Network time standards are often satisfactory, but higher precision is often necessary for high-speed communications that are becoming commonplace in modern computing environments. Beyond the network-delivered NTP and PTP just mentioned, other approaches to provide exact timing in a data center include GNSS receivers and ultra-stable clocks. They all have pros and cons, but generally, GNSS is considered the best combination of accuracy and cost-conscious scalability.

Global Navigation Satellite System (GNSS) refers to a constellation of satellites providing signals from space that transmit timing data to GNSS receivers. Global Positioning Systems (GPS) is one example of GNSS. It uses highly precise atomic clocks as a foundation in its architecture, and each satellite in these systems simultaneously transmits a precise time signal. Those signals are used to triangulate the position of a receiver.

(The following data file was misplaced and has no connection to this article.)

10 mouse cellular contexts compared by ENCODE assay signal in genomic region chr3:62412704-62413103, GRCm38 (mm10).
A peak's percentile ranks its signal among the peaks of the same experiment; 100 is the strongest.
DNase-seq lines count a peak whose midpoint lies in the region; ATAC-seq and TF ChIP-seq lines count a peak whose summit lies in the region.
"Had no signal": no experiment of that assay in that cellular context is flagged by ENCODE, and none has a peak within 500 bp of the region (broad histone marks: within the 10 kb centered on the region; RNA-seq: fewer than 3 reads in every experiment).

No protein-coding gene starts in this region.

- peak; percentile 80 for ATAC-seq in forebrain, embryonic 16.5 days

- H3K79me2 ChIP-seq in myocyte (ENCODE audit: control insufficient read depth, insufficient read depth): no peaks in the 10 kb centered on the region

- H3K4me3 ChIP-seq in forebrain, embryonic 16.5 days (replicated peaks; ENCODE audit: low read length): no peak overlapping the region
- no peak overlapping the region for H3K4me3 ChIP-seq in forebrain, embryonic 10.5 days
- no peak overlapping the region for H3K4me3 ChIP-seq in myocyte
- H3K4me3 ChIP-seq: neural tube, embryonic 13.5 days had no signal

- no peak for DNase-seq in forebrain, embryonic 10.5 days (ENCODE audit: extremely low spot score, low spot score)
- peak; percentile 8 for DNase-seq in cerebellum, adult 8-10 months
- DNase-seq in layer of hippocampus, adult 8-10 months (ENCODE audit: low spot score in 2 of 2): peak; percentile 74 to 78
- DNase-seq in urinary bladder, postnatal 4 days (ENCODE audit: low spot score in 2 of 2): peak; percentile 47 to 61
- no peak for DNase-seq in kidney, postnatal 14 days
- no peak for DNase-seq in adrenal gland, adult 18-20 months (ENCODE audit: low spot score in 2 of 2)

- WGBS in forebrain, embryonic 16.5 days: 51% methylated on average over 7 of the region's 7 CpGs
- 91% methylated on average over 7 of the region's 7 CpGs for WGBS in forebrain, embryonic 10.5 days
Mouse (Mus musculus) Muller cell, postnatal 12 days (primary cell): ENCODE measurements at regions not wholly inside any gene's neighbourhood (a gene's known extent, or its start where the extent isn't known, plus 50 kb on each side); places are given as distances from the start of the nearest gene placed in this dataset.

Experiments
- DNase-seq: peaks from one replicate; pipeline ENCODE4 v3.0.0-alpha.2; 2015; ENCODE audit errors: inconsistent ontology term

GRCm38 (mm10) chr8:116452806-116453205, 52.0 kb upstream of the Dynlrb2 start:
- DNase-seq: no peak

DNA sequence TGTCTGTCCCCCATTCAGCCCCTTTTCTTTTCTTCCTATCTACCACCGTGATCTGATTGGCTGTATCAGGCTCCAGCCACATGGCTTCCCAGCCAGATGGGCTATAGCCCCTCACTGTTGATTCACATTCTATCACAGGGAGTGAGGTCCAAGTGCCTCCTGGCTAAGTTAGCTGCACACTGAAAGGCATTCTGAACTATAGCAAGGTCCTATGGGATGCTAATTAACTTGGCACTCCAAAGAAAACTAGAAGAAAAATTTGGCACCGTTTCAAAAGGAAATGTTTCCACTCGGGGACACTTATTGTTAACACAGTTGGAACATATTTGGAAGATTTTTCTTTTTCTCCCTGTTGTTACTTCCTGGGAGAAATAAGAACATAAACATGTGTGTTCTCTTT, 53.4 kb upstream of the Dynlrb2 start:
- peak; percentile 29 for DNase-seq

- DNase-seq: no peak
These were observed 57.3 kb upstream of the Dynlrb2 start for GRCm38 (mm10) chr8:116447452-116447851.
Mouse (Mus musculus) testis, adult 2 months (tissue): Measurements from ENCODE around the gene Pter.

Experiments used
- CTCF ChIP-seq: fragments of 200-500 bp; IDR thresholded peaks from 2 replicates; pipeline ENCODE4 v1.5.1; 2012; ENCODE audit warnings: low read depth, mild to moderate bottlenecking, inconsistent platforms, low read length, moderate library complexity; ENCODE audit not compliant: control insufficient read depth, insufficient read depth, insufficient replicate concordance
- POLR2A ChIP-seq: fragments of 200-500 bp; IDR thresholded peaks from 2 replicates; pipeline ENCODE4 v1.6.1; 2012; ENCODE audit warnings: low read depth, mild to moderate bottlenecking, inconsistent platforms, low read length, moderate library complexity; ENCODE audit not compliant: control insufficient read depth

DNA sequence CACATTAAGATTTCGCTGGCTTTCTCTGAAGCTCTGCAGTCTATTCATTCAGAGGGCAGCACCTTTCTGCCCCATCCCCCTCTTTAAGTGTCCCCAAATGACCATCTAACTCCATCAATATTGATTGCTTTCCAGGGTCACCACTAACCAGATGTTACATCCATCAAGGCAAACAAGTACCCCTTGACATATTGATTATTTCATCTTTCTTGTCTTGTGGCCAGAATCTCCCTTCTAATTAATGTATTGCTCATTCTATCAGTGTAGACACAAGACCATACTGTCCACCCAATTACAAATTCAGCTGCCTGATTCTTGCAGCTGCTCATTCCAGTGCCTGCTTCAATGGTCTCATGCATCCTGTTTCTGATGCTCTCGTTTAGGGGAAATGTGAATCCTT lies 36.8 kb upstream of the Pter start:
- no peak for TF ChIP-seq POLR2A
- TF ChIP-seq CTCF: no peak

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The timing info delivered has several advantages over NTP including being available anywhere with a clear view of the sky and isn’t reliant on an internet connection to receive timing data. The largest hurdle for GNSS is the requirement for a clear view of the sky, made worse by data centers built in remote locations near mountains, but fiber-optic technology can help overcome this obstacle.

How Can Fiber Optics Solve the Growing Time Synchronization Problem?

GNSS communicates with the data centers through radio frequencies (RF) between 1.1GHz to 1.6GHz. In most data centers, timing distribution systems use coaxial cables to transmit data from the antenna to its servers. When the distance from the antenna on the data center to the GNSS receiver exceeds 30-50m, the signal attenuates to a level that is unusable.

Leveraging fiber-optic cable improves the resilience of communication as it attenuates several orders of magnitude less than coaxial cable. This makes an RF over fiber (RFoF) network much more efficient and can deliver GPS timing to an entire data center from a small number of antenna sites.